The ultimate vision for the field of functional materials by design is to identify a desired function or set of materials properties, apply rigorous design rules to define the structure and chemistry, and then synthesize and characterize that material with absolute positional and compositional control. The collaborative efforts of the Mirkin, Dravid, and Aydin groups have pioneered DNA as the ultimate, programmable nanoscale interaction to build nanoparticle-based materials from the bottom-up. However, building a material with specific functions by design remains challenging. Here, we propose to address this challenge by expanding the architectural complexity and diversity accessible through colloidal crystal engineering and exploring the properties of nanoparticle superlattices across a range of optical, catalytic, and mechanical functions. These novel materials will exhibit unrivalled structural sophistication—inaccessible through any other means—that will result in new and unusual materials properties including negative refractive indices, synergistic catalytic behavior, and auxetic mechanical actuation. We have assembled a multidisciplinary team at Northwestern University that includes experts in nanomaterial synthesis, assembly, structural and properties characterization, and simulations and modeling. The proposed scheme of work will not only generate new materials with functions of substantial importance to improving the performance, durability, and technical capabilities of the U.S. Air Force and Space Force but will also contribute to fundamental scientific knowledge and the training of new scientific talent.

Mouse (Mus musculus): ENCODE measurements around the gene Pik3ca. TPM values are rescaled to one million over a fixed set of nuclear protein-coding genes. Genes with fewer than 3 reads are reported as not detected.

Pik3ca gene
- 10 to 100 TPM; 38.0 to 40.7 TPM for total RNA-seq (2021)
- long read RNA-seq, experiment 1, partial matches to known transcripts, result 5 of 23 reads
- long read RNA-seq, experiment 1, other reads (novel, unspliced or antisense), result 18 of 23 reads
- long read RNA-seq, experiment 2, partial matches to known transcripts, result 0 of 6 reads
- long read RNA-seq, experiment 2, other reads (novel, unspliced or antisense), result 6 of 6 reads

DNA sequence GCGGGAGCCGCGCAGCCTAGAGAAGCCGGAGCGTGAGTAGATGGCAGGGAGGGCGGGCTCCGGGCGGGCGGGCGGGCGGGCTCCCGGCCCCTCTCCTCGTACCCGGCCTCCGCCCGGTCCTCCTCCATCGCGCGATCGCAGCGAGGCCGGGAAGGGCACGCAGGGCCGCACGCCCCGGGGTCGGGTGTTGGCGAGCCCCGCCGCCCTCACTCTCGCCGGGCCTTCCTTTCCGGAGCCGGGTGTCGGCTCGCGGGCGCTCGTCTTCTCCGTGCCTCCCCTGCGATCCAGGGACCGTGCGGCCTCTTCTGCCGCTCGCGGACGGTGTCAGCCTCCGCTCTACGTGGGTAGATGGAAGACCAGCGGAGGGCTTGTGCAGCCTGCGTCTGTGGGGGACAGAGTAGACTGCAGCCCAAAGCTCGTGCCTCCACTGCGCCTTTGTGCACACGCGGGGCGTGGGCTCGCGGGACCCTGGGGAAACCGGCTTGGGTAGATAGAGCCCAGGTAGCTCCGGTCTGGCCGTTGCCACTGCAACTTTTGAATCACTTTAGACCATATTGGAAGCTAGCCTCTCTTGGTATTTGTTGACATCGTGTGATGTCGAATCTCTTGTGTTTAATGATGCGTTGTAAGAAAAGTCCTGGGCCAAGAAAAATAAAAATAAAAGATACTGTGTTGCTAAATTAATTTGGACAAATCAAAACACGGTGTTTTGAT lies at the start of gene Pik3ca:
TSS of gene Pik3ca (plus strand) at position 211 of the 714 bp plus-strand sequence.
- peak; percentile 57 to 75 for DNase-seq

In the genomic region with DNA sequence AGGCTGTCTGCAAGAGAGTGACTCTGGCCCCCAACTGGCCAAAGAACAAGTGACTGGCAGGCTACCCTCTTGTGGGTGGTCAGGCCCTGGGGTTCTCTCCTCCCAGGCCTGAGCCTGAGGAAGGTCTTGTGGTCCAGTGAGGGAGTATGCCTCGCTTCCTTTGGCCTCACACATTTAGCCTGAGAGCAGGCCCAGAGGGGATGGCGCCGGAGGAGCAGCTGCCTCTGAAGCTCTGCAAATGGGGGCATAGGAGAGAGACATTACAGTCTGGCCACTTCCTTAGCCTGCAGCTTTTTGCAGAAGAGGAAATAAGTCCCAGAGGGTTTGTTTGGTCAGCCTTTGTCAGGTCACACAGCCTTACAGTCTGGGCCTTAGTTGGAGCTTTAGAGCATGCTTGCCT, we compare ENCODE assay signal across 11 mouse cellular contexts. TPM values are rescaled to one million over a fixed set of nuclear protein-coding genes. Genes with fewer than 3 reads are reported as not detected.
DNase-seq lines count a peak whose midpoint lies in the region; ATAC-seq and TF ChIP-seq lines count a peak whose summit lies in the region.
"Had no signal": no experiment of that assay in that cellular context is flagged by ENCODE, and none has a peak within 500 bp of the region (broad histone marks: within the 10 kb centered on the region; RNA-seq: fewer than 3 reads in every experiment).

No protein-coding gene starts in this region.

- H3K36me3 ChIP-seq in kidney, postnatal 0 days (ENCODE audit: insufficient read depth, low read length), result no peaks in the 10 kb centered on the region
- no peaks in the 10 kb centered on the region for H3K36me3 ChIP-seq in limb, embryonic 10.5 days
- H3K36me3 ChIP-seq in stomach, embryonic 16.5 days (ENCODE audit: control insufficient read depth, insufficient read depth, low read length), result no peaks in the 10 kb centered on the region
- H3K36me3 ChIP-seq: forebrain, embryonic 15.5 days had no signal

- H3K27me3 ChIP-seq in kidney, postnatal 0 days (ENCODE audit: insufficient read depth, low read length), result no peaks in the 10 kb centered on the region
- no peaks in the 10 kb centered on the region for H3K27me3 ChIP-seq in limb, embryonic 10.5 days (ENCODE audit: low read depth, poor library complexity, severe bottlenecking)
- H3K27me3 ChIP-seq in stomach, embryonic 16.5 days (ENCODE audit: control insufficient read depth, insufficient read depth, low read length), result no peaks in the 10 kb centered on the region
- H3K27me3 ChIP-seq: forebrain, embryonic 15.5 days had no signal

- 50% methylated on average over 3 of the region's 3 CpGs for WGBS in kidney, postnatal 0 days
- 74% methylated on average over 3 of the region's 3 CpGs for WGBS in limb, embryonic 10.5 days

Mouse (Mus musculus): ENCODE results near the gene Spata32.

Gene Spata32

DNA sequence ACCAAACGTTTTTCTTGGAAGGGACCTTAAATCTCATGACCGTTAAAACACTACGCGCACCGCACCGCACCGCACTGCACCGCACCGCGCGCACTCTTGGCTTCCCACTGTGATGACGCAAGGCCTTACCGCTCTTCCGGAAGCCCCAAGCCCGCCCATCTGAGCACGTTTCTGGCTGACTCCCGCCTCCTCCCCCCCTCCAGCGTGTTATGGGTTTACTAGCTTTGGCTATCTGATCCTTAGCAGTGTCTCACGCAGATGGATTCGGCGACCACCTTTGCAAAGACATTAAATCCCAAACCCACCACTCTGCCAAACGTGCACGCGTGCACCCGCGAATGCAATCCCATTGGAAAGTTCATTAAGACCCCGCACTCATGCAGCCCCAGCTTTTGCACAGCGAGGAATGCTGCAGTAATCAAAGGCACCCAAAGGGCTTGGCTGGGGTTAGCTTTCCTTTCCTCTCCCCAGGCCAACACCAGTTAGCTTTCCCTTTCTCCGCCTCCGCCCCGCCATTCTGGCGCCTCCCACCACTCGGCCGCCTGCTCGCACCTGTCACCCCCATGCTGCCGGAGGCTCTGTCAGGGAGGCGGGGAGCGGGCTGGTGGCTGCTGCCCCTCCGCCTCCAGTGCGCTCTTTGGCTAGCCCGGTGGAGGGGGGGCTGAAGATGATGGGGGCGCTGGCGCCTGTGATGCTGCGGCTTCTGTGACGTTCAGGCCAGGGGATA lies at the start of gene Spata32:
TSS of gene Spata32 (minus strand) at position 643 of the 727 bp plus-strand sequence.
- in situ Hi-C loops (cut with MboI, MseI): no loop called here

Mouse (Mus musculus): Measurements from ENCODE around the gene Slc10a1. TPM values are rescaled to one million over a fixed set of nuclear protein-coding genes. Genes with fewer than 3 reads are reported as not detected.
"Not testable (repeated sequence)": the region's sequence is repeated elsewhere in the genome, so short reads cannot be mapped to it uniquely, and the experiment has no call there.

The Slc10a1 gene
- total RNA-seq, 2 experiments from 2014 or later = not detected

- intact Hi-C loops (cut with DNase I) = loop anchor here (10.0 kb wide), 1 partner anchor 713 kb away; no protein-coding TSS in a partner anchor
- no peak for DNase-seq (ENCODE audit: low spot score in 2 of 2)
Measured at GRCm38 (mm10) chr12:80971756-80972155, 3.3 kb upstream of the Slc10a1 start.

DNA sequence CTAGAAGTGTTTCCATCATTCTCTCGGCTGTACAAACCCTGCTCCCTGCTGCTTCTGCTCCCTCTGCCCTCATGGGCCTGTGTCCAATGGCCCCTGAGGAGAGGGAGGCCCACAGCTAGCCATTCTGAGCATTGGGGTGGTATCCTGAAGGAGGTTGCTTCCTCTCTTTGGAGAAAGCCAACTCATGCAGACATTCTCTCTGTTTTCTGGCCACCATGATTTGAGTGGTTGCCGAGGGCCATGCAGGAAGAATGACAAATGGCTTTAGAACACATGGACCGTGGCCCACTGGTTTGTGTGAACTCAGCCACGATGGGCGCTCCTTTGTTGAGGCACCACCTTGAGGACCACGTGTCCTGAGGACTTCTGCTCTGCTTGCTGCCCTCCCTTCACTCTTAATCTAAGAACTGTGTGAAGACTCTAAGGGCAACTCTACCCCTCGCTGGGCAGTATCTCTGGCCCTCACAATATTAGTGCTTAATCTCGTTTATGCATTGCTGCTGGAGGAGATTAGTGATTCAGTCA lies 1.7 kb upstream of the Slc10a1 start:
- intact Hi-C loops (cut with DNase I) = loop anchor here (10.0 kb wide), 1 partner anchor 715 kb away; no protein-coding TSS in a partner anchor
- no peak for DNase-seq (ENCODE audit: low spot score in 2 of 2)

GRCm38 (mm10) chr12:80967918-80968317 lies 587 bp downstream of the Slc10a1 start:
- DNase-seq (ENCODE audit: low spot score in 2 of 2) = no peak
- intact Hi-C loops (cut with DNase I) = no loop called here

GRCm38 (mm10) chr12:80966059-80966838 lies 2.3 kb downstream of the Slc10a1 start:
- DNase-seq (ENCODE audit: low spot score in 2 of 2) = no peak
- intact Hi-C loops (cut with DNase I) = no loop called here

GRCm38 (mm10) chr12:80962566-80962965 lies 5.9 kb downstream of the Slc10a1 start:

|Effective start/end date||7/1/22 → 12/31/26|
- Air Force Office of Scientific Research (FA9550-22-1-0300)
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